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Acute phase toxoplasma abortions in sheep
  1. M. R. Owen, PhD, BSc, MRCVS1,
  2. M. J. Clarkson, PhD, DVSc, BSc, DSHP, MRCVS2 and
  3. A. J. Trees, PhD, BVM&S, MRCVS1
  1. 1 Department of Veterinary Parasitology, Liverpool School of Tropical Medicine/Faculty of Veterinary Science, University of Liverpool, Pembroke Place, Liverpool L3 5QA
  2. 2 Department of Veterinary Clinical Science and Animal Husbandry, Veterinary Teaching Hospital, University of Liverpool, Leahurst, Chester High Road, Neston, South Wirral L64 7TE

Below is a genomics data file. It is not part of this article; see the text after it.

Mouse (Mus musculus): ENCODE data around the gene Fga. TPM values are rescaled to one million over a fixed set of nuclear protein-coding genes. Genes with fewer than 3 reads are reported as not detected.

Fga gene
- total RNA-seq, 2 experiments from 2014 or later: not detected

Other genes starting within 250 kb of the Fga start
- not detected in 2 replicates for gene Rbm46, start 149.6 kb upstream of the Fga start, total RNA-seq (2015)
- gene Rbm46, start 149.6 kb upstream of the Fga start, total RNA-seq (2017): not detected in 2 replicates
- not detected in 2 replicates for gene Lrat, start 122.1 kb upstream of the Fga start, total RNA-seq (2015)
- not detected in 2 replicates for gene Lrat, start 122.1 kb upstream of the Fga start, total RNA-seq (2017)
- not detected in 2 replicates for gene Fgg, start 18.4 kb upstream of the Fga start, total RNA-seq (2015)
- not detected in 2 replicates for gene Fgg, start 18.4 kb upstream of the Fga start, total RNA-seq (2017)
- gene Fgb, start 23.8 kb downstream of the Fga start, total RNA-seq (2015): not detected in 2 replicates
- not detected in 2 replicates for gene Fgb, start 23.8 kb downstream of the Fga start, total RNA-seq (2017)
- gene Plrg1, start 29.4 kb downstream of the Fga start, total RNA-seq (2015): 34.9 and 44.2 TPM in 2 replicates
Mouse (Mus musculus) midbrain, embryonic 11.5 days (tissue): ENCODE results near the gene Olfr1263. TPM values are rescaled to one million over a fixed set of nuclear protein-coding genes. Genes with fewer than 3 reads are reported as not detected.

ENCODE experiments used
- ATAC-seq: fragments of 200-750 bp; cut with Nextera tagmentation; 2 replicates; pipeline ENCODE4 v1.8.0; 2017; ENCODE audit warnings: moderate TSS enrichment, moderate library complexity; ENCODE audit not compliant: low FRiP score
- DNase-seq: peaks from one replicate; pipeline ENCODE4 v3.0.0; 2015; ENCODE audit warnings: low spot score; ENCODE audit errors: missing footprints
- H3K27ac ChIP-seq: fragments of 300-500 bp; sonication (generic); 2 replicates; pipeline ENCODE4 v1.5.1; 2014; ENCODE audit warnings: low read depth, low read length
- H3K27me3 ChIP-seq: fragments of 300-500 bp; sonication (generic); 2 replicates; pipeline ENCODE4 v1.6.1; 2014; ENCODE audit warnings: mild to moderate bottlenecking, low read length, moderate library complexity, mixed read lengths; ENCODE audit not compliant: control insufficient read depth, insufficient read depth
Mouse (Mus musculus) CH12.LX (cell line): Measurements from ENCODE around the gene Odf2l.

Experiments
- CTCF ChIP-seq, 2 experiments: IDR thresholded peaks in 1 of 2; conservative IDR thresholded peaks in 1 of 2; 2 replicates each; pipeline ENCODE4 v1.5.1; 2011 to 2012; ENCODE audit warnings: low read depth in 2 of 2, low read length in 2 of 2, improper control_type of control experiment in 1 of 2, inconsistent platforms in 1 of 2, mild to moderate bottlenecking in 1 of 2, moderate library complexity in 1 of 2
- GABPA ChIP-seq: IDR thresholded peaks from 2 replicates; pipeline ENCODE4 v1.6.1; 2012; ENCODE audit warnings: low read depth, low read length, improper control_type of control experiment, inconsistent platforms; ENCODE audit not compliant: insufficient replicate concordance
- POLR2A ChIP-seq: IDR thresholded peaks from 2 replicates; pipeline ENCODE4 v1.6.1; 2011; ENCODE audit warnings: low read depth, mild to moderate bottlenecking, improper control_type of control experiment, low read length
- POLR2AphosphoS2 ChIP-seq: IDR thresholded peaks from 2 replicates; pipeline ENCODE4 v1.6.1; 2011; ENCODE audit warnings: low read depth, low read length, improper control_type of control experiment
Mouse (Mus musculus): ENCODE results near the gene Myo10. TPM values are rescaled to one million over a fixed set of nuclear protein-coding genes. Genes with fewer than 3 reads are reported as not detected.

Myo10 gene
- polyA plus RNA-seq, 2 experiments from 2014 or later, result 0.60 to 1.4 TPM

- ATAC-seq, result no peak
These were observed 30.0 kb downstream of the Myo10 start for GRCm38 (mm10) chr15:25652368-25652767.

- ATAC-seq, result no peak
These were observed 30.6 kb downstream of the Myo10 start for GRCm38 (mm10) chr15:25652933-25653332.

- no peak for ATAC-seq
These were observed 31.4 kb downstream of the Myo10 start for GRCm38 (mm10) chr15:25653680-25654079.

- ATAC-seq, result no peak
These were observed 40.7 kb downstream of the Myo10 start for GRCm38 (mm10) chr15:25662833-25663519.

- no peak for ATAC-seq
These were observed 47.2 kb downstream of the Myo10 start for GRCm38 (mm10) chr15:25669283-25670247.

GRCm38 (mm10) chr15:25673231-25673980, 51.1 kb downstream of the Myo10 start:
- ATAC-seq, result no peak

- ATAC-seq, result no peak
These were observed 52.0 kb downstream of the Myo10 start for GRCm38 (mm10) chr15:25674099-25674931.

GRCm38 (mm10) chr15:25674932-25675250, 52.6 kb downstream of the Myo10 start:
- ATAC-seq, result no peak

Within 13 days of the experimental infection of 15 oestrussynchronised ewes with 2000 sporulated oocysts of Toxoplasma gondii at 80 to 90 days of gestation 11 had aborted. The infection induced pyrexia and specific antibody in all the ewes. One ewe resorbed its fetus, 11 ewes aborted and three delivered, at full term, live congenitally infected lambs whose pre-colostral serum was antibody-positive. Tissues from the aborted fetuses and placentae from the live lambs were examined for toxoplasma infection by polymerase chain reaction (PCR) amplification of the B1 gene and by mouse inoculation. The live lambs were all shown to be infected by both methods, but there was no evidence of infection in any of the tissues from the acute phase abortions, suggesting that these fatalities occurred before the placenta or the fetus had been invaded by T gondii. Such toxoplasma-induced, acutephase abortions are likely to be impossible to diagnose from fetal tissues. These results have implications not only for the diagnosis of naturally occurring ovine abortions but also for the understanding of the pathogenesis of toxoplasma-induced abortion.

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